The relationship between opiates and breast cancer has been focused on three important aspects. The first aspect has been what the use of opiates is with regard to cancer in general and breast cancer in particular. The second aspect of this relationship has been whether or not the use of opiates for specific functions with regard to cancer treatment endangers the lives of the patients by contributing to recurrence of cancer long after its successful treatment. The third aspect has been the exact mechanisms by which opiates produce the said effect in the body of patients and what should be done about it. All these aspects are addressed in this article in the sections that follow.
Breast cancer is one of the most common forms of cancer among women in the world. Two reasons for this have been advanced. The first one is that breast cancer is generally associated with estrogen, a special type of hormone responsible for femininity. Since this hormone is predominantly found in women (sometimes in high levels), this makes them completely exposed to possible development of breast cancer. The second one arises from the observed trend of an increasing risk of breast cancer and age among women. There are several underlying reasons for this but the fact remains that with people in general living longer they get exposed to certain health conditions. For women, breast cancer is the common health condition that comes with age.
Opiates have been extensively used in the treatment of cancer as part of modern therapies. The use of opiates is in the form of drugs that are derived from morphine, a common type of plant that represents what opiates are, which is used as an extremely powerful painkiller for cancer patients. The exact mechanism by which opiates (in the form of morphine-based pain killers) works to relieve patients of pain is a complex process. But it suffices to say that the active chemical compound in opiates activates special cells within the nervous system of the patient leading to massive decline in pain sensations. This presents great relief to patients, particularly when one considers the intensity of cancer-induced pain which patients do experience.
There has been considerable concern about the relationship between opiates and cancer recurrence in patients. The concern has been based on the growing discovery that some patients who, in the course of their treatment for cancer used morphine-derived drugs as pain killers, showed signs of the disease recurring after some time. The argument has been that the opiates that are found in the drugs must be responsible for this observed phenomenon.
There are two important things that should be understood from this. The first one regards the exact use of opiates in cancer patients. In practice, opiates are used as pain killers on patients before other forms of therapy, such as surgery, are used. During such times, the drugs are usually administered in heavy doses as a way of dealing with the equally intense pain.
The second one regards the use of the drugs during times when the disease is still in its early stages of development. There have been a number of studies that have sought to demonstrate the exact effect of opiates on cancer cells. It has been shown, with mixed reactions, that opiates do show anti-cancer properties at times and that they can actually be used to inhibit the rate of growth of cancer cells. Although this is so, the efficacy, extent and possible mechanism by which this occurs remains a subject of research.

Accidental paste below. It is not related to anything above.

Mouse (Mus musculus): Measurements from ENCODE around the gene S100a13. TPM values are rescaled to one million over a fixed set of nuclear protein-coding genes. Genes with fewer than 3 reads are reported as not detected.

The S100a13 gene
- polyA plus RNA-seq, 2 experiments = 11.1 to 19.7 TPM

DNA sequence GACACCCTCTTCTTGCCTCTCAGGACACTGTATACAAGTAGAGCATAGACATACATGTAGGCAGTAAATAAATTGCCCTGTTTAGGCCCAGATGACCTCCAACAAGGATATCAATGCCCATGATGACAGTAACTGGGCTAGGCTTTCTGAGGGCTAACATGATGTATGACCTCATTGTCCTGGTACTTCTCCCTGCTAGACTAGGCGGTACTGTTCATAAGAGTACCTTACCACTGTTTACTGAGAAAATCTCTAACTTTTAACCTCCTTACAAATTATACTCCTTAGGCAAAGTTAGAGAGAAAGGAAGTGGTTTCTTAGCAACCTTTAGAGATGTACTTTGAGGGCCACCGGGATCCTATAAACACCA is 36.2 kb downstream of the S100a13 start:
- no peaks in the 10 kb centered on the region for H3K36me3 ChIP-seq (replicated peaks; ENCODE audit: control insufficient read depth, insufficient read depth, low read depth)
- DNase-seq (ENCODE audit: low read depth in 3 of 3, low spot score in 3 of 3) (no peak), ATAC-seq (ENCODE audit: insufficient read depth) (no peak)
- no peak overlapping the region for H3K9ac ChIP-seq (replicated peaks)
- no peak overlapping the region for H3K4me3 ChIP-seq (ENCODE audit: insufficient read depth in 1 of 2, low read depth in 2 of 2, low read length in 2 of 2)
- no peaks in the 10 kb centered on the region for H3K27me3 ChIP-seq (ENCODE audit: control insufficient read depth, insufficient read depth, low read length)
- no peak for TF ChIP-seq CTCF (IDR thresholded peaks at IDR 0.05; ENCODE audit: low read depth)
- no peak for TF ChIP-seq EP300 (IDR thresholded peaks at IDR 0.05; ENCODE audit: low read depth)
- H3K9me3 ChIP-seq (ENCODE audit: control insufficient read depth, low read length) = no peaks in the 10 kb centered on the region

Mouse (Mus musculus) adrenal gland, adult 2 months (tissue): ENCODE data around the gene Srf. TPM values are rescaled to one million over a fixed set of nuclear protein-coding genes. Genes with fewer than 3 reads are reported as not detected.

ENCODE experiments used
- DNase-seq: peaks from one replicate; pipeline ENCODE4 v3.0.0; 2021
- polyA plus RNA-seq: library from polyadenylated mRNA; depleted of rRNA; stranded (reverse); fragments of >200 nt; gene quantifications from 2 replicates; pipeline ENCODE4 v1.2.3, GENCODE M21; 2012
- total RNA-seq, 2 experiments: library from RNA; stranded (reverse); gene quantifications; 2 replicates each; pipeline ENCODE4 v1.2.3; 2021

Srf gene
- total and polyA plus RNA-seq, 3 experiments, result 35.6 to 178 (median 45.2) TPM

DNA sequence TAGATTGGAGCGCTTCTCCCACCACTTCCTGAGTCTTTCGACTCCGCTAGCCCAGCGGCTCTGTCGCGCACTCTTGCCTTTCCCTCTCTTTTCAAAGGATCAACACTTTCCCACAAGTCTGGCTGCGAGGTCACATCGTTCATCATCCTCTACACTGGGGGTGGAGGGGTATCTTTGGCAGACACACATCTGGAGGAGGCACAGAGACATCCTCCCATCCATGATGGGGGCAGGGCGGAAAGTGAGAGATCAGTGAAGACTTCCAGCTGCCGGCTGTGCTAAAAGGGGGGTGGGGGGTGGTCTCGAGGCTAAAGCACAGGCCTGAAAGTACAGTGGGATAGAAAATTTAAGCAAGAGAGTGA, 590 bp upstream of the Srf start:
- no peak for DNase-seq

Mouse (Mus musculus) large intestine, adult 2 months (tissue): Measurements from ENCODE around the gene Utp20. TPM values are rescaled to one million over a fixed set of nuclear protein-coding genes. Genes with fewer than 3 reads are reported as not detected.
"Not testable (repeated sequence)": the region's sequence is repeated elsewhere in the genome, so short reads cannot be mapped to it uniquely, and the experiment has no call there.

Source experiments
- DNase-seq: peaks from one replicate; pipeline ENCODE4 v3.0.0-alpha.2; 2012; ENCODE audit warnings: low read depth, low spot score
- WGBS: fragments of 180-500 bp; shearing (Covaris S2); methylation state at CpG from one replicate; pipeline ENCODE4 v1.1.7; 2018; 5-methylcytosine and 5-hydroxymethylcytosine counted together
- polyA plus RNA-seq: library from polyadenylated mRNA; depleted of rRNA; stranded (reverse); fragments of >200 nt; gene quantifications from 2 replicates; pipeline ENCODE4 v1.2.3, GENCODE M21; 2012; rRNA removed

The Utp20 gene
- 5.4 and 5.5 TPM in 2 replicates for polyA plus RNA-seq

What has caught our attention is the increasing proof that indeed using opiates as pain killers in patients of breast cancer may contribute to the cancer occurring again in them later.
Ways of recurrence as a result of opiate use in breast cancer patients
There are several ways in which use of opiates as pain killers leads to recurrence of breast cancer in patients. Basically, this ability is understood by the role that the compound plays in the processes of metastasis and angiogenesis. These two processes are critical for the growth and development of cancer. Through angiogenesis, cancer cells are able to derive their own supply of blood from the existing circulatory system, thus fueling their own growth. Similarly, through metastasis, cancer cells are able to spread to other parts of the body via the circulatory system.
Opiates have been found to enhance angiogenesis by their effect on the immune system. Naturally, the body produces special hormones that work to prevent possible development of cancer cells. Use of opiates has been found to suppress the production of the hormones, thus weakening the immune system and exposing a patient to possible recurrence of breast cancer long after treatment.
Further, it has been found that opiates encourage cancer cells to spread through the body long after treatment. What usually happens is that a few cancer cells may be circulating in the body after treatment of breast cancer. Opiates do have a direct effect on these cells in the body. It is this effect that may encourage the cells to spread and redevelop into new cancer growth over eth course of time.
Use of opiates as part of the standard therapies used to treat cancer is set to continue. On the other hand, fears about its association with recurrence of breast cancer will linger. What this calls for is careful and judicious use of the right therapies in treating cancer. AWAREmed Health and Wellness Resource Center has been known as a leading centre for cancer treatment and management for a long time. We run a range of highly specialized services in cancer diagnosis, treatment and overall care of patients. Our focus is on using alternative therapies to boost the effectiveness of other methods used in standard therapies. The result of this is your overall recovery and wellness within the shortest time possible.